The disc’s quotient of (seven) songs proves an interesting bunch, mostly contemporary compositions with something to say and a passionate way of saying it and unified by John Kirkpatrick’s trademark vital, forthright vocal delivery. One of the best, for sure, is The Last Tommy, Issy Emeney’s powerful reflection that takes a perhaps unexpected viewpoint on the purpose of war. This is almost matched by disc opener Kellingley, one of two items taken from the writing of Derek Pearce (in this instance his original words are adapted by John and set to music by Graeme); following the closure of Britain’s last deep coal mine, Derek celebrates the ethos of the miners while at the same time sounding a note of reservation in recognising the pollution caused by the burning of fossil fuels. Derek’s second song, Melting, originally written for his own album Paradox, voices desperate, justified concerns regarding the effect of global warming; the weary sentiment and somewhat repetitive mantra of its refrain is redeemed by Home Service’s gorgeous, sonorous brass arrangement. I’ve the obverse kind of slight reservation regarding Wallbreaker, a thought-provoking piece by John’s son Benji, whereupon the bite of its lyric doesn’t to my mind quite justify its cheery, light, almost flippant musical setting. Tucked away almost casually in the midst of it all is Dirt, Dust, Lorries And Noise, a chirpy little protest song that John wrote for a North Staffordshire community play in 1990, set to an infectious rude-boys ska rhythm. Finally, as a kind of centrepiece, we find the disc’s title number, which brings us John’s skilful and knowing adaptation of a Henry Purcell lyric from 1683.
The original Home Service boasted a strong, nay indelible sense of identity, and it’s to his fellow musicians’ immense credit that their choice of John Kirkpatrick as vocal front-man has been amply vindicated. His ebullient personality, unbridled enthusiasm, vocal passion and musical intelligence provide the ideal binding and galvanising thread for the contributions of the rest of the band. It’s a fearsome unit for sure, and it makes a thrilling sound. All the musicians blow their socks off in a true spirit of equality, both unafraid of and comfortable with their individual talents and keeping a sympathetic grip on the spotlight, while exercising due restraint when necessary. Tribute must be paid to the production skills of Graeme Taylor, who knows the band dynamic inside out and displays an unerring sense of correct balance, bringing out those “stepping up to the mic” moments with due care and perspective. Breath-catching solos like Andy’s flute on Kellingley, Steve’s tenor sax on A New Ground, the subtle and sensitive touches of the various brass instruments weaving in and out (less a wall of sound than a choir), and of course Graeme’s own blistering electric guitar salvos. All executed, organised and managed with exceptional responsiveness by those concerned, with not a note or fill wasted. So what’s the verdict on A New Ground? A magnificent team effort!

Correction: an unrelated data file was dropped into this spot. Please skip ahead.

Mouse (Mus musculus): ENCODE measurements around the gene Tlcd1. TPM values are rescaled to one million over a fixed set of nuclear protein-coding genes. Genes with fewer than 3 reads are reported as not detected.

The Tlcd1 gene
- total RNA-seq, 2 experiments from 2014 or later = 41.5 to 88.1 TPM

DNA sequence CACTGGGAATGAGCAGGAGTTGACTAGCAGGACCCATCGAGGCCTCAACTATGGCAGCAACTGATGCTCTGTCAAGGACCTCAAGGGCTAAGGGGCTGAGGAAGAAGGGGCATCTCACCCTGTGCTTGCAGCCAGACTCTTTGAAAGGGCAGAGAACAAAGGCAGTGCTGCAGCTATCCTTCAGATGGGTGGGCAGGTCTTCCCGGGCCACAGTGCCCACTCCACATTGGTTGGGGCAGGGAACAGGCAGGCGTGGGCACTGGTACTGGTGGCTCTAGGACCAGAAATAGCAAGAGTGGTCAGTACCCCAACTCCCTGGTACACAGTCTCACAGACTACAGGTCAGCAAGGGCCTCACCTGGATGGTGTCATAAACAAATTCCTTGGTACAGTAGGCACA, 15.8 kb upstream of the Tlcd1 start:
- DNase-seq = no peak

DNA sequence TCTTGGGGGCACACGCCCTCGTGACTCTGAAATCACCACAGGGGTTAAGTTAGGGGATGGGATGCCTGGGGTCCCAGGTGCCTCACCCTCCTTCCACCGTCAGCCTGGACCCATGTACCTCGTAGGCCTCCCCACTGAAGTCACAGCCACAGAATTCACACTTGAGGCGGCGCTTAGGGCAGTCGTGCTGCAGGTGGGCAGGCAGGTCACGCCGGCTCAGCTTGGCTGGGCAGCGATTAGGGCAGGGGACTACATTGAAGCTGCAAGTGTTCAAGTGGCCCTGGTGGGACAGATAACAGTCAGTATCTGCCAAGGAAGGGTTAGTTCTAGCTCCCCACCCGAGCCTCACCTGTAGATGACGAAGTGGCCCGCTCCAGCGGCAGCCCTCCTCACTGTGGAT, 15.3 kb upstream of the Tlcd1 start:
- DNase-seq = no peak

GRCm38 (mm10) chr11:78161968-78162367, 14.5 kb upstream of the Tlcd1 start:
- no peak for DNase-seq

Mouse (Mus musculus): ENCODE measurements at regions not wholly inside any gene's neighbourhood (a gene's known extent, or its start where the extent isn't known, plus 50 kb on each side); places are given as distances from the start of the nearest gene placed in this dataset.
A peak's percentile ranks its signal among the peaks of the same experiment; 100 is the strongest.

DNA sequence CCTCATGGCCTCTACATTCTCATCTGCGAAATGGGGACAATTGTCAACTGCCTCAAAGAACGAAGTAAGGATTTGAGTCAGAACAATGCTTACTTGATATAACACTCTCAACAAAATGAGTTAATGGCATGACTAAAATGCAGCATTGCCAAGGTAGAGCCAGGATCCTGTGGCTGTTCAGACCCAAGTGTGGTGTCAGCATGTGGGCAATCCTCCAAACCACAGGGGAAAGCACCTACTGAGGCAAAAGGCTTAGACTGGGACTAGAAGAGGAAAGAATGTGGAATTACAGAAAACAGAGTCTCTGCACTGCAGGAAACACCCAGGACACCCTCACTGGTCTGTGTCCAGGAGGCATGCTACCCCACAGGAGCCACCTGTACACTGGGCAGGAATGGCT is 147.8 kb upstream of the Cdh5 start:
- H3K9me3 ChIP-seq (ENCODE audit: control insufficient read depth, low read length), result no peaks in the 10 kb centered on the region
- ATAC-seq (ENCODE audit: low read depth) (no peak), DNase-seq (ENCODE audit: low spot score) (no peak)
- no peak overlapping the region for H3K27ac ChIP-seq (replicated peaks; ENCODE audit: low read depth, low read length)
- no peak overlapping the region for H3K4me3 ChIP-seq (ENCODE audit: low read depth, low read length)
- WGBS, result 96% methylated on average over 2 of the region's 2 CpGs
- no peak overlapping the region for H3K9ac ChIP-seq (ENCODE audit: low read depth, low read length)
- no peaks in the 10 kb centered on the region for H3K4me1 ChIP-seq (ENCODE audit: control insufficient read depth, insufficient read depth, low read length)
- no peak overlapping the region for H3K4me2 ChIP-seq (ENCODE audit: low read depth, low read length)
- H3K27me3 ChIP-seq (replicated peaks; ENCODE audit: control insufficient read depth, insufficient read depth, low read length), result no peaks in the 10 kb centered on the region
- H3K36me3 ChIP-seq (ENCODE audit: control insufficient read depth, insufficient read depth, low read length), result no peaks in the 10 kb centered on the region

Upcoming Live Dates: Wednesday 21st December – Half Moon, Putney
A New Ground is Out Now
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Photo Credit: Andy Holdsworth